I worked in various positions in healthcare, primarily women’s health for many years. Names were important, and spellings of those names were extremely important. I used to keep a list in my drawer of the peculiar or unusual ones. Some seemed thoughtful, but others still have me scratching my head to this day. Nonetheless, someone cared about those names enough and whatever was behind them to dole them out to a most precious gift.
How do people respond to your name? How do they feel when they hear it? How do you feel about your own name? How will you hear names after this?
When your parent/s gave you your name, it sounded like love in their soul, like music to their ears, a song etched in their heart, or a sweet memory worthy of sharing. It meant something to the person that thoughtfully gave you your name, and they heard something in it, knew someting about it no one else could hear, see, or feel quite the same.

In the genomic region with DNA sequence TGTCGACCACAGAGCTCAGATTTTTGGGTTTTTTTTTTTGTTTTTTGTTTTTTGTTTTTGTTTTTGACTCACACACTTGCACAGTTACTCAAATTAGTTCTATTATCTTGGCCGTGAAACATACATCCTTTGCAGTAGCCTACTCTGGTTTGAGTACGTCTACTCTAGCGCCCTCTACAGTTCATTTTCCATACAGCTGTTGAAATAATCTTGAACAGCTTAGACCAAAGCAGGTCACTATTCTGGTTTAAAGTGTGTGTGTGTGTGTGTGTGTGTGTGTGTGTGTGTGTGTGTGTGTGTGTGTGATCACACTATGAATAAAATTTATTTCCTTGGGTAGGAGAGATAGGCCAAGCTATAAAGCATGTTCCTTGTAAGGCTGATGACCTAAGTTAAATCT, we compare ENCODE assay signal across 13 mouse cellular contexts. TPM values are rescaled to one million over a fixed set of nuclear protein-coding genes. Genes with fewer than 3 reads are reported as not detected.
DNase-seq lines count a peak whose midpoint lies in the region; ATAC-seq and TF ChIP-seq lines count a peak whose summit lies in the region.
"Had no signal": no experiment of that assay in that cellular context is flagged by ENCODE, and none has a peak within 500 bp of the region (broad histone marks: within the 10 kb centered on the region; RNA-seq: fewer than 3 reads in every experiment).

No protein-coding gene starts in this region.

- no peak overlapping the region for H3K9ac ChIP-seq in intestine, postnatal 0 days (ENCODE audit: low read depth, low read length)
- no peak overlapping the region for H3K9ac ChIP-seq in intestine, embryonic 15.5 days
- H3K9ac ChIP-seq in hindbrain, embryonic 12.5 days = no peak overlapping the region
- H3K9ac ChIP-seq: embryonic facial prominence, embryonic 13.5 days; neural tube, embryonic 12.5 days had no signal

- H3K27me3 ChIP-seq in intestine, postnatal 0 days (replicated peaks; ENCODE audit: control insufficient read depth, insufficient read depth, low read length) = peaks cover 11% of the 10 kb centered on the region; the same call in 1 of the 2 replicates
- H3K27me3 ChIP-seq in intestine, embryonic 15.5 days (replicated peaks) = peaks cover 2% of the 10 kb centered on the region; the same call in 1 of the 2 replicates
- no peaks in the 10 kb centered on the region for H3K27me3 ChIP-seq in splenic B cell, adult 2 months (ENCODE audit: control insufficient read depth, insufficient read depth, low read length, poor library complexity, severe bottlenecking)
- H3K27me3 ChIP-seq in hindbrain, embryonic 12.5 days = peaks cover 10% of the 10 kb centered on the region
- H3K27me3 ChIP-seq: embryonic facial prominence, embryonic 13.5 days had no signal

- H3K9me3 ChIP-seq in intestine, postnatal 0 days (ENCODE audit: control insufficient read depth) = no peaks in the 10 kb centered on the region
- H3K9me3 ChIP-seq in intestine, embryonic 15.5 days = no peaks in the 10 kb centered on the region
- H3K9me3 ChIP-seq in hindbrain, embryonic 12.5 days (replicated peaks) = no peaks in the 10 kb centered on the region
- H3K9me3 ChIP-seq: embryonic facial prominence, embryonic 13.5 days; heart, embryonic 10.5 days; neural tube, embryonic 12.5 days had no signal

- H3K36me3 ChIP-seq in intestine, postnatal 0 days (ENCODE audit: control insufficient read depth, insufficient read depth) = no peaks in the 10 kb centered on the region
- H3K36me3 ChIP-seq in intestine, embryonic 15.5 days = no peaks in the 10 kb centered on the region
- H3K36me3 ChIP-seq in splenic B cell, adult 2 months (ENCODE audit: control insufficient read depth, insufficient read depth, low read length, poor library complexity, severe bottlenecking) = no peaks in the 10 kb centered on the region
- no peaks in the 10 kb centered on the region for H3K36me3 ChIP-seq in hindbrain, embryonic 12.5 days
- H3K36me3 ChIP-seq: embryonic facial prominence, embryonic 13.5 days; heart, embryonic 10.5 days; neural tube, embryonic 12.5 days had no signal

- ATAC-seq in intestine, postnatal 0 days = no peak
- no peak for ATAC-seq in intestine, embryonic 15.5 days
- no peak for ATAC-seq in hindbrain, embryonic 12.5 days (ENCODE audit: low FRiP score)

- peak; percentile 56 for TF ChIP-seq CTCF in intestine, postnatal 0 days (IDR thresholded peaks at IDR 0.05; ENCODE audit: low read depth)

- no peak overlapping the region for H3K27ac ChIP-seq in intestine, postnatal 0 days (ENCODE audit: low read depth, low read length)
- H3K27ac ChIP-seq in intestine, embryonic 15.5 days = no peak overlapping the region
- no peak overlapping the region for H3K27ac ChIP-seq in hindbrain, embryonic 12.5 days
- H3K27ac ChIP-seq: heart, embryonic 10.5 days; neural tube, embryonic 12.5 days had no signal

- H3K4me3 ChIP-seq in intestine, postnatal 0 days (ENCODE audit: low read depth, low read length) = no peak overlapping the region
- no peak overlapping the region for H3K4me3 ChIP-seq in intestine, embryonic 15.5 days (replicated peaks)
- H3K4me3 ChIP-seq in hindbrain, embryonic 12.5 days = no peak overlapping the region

I was remembering a suggestion someone made, tongue-in-cheek, about how politicians should wear suits or jackets like professional auto racers wear. You know the ones that have patches and graphics all over them showing who their sponsors are? I wish we would do that. It will never happen though. They don’t really want us to easily identify, or in some cases ever identify who donates to their campaigns because then we would really see what is behind their masks and who they really serve. But then that had me thinking a little further — about all of us. What if there were specific characteristics that showed the world who we are, what we are like as soon as anyone laid eyes on us — characteristics that couldn’t be changed? We already have issues with making assumptions based on skin, national origin, sex, etc. But what if naturally blue hair meant you hit your wife? What if checkered grey and green skin meant you were a cheater? What if lavender lips meant you were chronically mean? What if hair that grew straight up front, but tight and curly in the back showed that someone was a narcissist? Or what if whatever clothes we put on for the day and our bodies just instantly became tagged with these clues? What would that be like? Would that cause us to be kinder, to be quicker to care about how our actions affected others? The possibilities are endless… but I’ll bet a lot of us are glad this is just a daydream from a walk.